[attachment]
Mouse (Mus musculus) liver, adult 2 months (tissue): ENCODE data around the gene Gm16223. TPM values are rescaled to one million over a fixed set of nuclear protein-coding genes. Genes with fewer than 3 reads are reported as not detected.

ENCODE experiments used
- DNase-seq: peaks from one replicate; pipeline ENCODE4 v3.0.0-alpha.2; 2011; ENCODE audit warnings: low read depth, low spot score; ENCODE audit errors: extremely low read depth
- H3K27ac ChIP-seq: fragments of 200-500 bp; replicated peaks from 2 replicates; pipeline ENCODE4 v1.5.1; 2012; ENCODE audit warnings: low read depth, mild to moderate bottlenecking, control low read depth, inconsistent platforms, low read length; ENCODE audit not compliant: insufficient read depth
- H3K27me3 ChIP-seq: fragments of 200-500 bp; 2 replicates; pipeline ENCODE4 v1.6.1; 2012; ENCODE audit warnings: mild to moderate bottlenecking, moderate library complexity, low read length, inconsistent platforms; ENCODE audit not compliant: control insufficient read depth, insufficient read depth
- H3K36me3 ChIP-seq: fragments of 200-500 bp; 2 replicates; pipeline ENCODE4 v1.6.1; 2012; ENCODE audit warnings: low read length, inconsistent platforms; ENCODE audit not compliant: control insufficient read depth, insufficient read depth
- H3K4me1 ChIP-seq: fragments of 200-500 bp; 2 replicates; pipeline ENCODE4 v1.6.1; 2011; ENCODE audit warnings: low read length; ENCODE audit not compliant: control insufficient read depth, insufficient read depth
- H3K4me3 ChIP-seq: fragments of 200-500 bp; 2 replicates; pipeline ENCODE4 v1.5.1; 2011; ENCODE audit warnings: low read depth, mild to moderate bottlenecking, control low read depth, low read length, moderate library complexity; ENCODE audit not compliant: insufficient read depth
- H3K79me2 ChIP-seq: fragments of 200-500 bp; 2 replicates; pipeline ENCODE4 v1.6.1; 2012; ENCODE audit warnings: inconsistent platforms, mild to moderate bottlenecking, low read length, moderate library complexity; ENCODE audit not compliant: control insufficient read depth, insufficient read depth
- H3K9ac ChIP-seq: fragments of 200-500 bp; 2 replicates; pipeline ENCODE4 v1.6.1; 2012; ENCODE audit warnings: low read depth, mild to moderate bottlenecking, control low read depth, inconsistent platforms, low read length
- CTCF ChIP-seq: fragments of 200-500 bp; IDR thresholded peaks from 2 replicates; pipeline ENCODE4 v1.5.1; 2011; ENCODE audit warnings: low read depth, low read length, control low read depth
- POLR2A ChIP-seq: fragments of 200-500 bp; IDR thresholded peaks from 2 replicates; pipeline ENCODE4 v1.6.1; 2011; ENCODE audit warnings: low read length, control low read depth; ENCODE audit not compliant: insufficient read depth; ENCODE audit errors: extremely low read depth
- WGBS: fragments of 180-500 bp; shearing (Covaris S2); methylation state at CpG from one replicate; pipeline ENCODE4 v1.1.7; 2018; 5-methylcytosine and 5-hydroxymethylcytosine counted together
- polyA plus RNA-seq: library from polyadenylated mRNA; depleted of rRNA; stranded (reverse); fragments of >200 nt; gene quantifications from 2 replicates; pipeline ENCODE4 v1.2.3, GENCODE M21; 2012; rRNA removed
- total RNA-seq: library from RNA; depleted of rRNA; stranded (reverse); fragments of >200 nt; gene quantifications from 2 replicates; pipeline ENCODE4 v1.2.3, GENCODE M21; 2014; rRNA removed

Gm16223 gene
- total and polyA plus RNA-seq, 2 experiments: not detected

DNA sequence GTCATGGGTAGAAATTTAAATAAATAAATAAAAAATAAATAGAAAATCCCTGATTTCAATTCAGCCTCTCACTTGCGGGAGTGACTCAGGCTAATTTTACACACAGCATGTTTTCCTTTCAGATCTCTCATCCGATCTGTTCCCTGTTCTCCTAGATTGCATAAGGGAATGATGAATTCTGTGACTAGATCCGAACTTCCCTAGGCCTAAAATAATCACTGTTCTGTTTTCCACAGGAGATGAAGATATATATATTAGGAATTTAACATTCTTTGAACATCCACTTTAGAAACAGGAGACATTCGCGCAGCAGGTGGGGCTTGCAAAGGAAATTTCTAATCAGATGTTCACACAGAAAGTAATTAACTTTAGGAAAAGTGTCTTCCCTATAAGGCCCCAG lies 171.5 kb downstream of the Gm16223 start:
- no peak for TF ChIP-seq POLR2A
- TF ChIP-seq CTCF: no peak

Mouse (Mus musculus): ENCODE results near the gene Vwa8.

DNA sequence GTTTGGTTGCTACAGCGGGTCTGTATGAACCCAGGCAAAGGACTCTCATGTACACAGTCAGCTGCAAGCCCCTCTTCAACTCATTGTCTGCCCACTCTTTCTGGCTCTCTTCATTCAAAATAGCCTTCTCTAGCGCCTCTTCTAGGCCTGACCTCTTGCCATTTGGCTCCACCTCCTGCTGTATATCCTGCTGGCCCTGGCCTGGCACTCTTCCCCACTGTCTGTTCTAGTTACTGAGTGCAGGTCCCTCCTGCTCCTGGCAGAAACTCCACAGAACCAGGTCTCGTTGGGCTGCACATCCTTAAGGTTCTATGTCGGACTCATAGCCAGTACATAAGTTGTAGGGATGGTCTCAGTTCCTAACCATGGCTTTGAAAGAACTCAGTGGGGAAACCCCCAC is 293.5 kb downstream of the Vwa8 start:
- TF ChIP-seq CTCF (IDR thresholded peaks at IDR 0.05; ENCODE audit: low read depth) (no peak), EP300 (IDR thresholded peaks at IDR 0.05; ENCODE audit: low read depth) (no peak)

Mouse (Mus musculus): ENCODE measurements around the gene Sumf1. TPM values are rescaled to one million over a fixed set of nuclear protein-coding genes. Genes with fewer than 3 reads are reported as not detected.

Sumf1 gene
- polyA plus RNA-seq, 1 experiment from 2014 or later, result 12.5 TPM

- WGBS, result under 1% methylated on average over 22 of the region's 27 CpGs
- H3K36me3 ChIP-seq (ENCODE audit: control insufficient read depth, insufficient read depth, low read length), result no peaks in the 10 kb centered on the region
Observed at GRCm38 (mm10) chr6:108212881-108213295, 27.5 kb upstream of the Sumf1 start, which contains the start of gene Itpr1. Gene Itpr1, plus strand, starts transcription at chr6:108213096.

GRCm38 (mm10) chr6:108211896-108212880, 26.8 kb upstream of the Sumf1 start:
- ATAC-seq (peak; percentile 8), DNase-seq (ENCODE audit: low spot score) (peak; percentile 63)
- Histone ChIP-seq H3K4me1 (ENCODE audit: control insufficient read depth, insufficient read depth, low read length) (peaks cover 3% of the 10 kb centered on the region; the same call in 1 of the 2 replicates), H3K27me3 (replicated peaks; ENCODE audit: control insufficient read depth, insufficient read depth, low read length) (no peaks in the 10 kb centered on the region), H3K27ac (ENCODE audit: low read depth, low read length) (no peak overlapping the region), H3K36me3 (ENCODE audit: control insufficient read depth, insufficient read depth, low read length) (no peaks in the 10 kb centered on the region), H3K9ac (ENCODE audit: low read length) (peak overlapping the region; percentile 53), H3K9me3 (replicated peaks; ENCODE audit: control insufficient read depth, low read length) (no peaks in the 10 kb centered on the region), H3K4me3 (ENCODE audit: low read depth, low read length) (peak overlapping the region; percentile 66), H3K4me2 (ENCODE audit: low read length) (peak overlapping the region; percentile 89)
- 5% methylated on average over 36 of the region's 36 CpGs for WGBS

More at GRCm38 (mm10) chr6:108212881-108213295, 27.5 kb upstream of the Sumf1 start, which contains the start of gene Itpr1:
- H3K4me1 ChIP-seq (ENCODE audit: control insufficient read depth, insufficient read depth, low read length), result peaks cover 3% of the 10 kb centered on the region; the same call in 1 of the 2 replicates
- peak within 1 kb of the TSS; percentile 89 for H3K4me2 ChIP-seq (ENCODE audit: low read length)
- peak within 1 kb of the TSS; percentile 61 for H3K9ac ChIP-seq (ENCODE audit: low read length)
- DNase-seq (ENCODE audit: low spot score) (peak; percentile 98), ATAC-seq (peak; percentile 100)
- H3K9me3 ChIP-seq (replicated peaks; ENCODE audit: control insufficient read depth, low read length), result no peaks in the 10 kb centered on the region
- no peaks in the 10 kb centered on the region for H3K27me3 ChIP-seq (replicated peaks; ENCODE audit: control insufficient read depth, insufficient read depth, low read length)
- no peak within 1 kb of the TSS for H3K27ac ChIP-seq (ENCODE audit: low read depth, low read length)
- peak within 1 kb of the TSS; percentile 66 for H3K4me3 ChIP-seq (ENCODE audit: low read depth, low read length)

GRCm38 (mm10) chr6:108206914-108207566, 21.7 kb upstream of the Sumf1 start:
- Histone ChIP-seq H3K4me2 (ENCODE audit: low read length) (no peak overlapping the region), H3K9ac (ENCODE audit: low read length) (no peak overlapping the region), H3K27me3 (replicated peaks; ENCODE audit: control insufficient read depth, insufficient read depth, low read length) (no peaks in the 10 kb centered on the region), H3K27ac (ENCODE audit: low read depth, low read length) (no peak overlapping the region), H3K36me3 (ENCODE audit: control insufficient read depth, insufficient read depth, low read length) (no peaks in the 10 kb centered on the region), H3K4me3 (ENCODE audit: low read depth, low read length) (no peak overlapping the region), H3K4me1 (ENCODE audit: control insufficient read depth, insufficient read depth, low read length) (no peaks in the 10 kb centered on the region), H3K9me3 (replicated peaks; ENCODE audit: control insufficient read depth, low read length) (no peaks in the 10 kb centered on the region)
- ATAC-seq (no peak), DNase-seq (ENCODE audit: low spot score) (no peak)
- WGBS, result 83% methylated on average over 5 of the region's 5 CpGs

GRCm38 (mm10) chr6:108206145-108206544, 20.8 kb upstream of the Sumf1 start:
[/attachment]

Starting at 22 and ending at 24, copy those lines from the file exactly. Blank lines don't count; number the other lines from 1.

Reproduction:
DNA sequence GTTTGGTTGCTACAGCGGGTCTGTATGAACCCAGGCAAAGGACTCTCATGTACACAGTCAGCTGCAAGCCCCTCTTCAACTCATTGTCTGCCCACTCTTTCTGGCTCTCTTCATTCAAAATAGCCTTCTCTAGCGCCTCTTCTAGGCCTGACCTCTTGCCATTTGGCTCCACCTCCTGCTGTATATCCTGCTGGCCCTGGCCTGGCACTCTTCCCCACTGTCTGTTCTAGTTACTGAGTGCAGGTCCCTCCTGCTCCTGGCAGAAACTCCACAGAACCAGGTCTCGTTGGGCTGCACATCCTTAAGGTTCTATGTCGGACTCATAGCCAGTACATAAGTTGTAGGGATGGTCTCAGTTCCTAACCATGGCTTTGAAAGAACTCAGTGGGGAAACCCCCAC is 293.5 kb downstream of the Vwa8 start:
- TF ChIP-seq CTCF (IDR thresholded peaks at IDR 0.05; ENCODE audit: low read depth) (no peak), EP300 (IDR thresholded peaks at IDR 0.05; ENCODE audit: low read depth) (no peak)

Mouse (Mus musculus): ENCODE measurements around the gene Sumf1. TPM values are rescaled to one million over a fixed set of nuclear protein-coding genes. Genes with fewer than 3 reads are reported as not detected.